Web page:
They will need to remind them that being viewed as “bad” is part of the territory for Christians all over the world. Has been for centuries in many places. Our easy ride was an aberration. The good thing about our internet age is that it doesn’t take too much to prove that to your children. Just google “Christians in the Middle East” for example.
Parents will have to remind them that the cost of being a follower of Jesus is actually the same for them as it was for themselves, just that it presents itself in different ways.
They will have to remind them that there is no “off-switch” in the battle, and that the gospel is a “suffer now, glory later” system, because that’s what it was like for Jesus. And that Jesus was not simply seen as being on the wrong side of history, but as on the bad side of history too, for “cursed is anyone who is hung on a tree.”
Parents will also need not to panic. Their children are going to hold emotional views about sexuality based on the great wave of sentiment going in the opposite direction to the gospel. Clamping down hard, or biting back at a comment they make that makes you suspicious about how they view sexual ethics will be singularly unhelpful. It will be more likely to shut conversations down than open them up.
And finally, parents will have to commit to modelling an alternate plausibility to the culture through godly marriages in the context of long-term church commitments. Sorry to be so boring, but that’s a fact.
And from where I stand I have concerns. Such long-term church commitments are less pronounced than they once were. When I meet fifty year olds, who with late teens, have done the round of three to six churches over the course of a decade, I wonder what gospel social fabric could have been modelled at all. It’s time for parents to push the consumer project to one side and commit to long term gospel community.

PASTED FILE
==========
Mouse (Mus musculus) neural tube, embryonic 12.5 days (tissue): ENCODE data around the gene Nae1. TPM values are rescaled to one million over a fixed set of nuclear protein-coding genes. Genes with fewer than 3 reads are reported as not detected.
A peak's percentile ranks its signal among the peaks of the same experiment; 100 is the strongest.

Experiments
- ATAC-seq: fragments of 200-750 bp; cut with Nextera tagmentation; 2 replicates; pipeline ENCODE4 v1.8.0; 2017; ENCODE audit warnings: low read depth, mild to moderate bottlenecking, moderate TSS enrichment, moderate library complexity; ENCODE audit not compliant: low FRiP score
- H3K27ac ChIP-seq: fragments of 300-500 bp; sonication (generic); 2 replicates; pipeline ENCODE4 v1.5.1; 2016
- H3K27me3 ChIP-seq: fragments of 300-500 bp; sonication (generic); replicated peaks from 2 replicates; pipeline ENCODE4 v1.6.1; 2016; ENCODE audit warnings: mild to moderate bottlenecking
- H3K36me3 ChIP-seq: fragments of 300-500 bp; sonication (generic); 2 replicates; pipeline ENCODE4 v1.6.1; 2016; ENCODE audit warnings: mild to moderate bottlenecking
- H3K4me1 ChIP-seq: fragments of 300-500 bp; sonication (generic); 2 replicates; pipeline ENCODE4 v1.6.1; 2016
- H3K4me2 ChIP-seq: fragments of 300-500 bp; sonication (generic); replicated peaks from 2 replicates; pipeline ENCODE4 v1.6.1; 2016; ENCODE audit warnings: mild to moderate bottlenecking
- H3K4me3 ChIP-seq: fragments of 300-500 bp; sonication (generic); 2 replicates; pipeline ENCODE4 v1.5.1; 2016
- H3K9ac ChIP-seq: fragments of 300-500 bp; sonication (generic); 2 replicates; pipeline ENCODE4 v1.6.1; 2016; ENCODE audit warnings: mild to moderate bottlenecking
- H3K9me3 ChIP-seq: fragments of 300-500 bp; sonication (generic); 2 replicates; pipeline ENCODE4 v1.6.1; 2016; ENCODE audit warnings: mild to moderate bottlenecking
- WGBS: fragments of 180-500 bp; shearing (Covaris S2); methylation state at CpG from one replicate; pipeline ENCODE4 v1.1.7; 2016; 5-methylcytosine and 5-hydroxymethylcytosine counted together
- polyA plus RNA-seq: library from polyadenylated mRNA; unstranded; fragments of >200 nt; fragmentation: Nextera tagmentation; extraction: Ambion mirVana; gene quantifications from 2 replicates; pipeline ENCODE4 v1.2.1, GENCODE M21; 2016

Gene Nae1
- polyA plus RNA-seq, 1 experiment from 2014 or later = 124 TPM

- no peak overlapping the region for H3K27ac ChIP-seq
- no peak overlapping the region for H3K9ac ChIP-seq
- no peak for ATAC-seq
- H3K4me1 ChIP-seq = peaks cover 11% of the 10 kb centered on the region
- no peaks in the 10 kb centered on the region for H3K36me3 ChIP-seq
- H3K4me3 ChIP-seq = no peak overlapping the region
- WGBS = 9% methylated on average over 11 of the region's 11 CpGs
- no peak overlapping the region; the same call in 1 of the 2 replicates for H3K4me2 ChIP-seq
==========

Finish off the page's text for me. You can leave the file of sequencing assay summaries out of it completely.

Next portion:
Such communities will be places where public forgiveness is frequent; marital faithfulness espoused, practiced and honoured; celibate, single life valued and embraced; and a clear distinction made between what the church expects of the church in terms of holy living (hint: everything), and what the church expects of the world in terms of holy living (hint: nothing).
As I said this all assumes parents are turning up regularly to church, and being integral members of the Christian community, in the first place.
Because if that isn’t even part of the equation, or if it is sporadic at best depending on what better offer presents itself on the day, then the enervated expression of Christianity they espouse to their children won’t need to be bad, or even merely wrong, for it to become history to them.
Perhaps this is implied in your comments, but in addition, maybe we could speak and live out the gospel emphases that the culture values – such as love and acceptance and care for the outsider – as strongly as those emphases it considers hateful. Doing this helps set up a cognitive dissonance for Christian teens when they see the cultural black and white categories fail to explain their lived experience in the Christian community.
Thanks for your thoughts. I think we should do what you suggest and I hope that is the flip side of what I said. Perhaps I should write a little more clearly on that. But having said that the culture doesn’t love, accept and care for outsiders, because it simply has a different category of outsider which is neither loves nor accepts nor cares for. I worked in the a church in the Uk that had several child sex crime perpetrators. They were loved, accepted (and closely held to account), but we were the only group in the culture that would have anything to do with them. And part of the reason for that was deeply theological. In a culture of victim (good) and perpetrator (bad), only the gospel message will demonstrate that WE are perpetrators as much as we are victims. Only a gospel message that says I am the perpetrator can love those who the culture casts off as perpetrators beyond redemption.
Great example. I agree that the culture does not love, accept or care for the outsider if the outsider is a perpetrator. And I would also suggest that many in the culture (and in the Church) are much better at loving the victim in theory than they are in action. Your example highlights the danger of making the applause of the culture the goal which is a very real danger if we love and accept in order to create cognitive dissonance.
To be honest, as a much more theoretical lover, accept-er and carer, my reasons for actually moving from theory to action would largely be to disprove the culture’s arguments. Your response has brought me up short.
I appreciate your thoughts. Thanks.
Thanks Steve – a very helpful post. I’m not there yet (with teenage kids), but it’s coming up.